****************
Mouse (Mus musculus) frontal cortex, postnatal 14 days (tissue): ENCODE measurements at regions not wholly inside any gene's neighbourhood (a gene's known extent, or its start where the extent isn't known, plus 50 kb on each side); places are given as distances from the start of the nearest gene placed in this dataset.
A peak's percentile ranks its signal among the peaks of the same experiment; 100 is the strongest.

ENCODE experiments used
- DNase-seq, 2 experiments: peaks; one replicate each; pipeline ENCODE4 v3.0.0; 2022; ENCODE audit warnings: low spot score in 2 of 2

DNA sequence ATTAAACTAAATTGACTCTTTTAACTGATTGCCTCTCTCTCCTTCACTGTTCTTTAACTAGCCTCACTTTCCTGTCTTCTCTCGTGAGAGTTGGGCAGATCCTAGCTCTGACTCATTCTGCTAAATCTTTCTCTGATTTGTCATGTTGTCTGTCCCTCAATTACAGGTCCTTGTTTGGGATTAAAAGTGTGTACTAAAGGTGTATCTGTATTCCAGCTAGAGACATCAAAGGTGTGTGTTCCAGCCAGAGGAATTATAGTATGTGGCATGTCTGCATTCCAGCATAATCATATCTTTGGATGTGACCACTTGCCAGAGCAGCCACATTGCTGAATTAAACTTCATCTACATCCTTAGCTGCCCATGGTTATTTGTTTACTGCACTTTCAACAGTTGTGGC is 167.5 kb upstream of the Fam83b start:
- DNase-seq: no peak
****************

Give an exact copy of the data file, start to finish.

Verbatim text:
Mouse (Mus musculus) frontal cortex, postnatal 14 days (tissue): ENCODE measurements at regions not wholly inside any gene's neighbourhood (a gene's known extent, or its start where the extent isn't known, plus 50 kb on each side); places are given as distances from the start of the nearest gene placed in this dataset.
A peak's percentile ranks its signal among the peaks of the same experiment; 100 is the strongest.

ENCODE experiments used
- DNase-seq, 2 experiments: peaks; one replicate each; pipeline ENCODE4 v3.0.0; 2022; ENCODE audit warnings: low spot score in 2 of 2

DNA sequence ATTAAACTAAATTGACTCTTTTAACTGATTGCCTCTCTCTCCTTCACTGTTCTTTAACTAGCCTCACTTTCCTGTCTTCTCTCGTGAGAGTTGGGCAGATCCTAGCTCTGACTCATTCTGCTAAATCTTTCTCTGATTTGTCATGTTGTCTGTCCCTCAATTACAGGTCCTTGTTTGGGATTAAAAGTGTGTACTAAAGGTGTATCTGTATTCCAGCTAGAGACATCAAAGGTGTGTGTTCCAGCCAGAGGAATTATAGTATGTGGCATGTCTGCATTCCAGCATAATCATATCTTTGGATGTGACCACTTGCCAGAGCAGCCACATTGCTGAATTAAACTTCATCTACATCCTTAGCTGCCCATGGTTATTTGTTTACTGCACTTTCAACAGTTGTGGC is 167.5 kb upstream of the Fam83b start:
- DNase-seq: no peak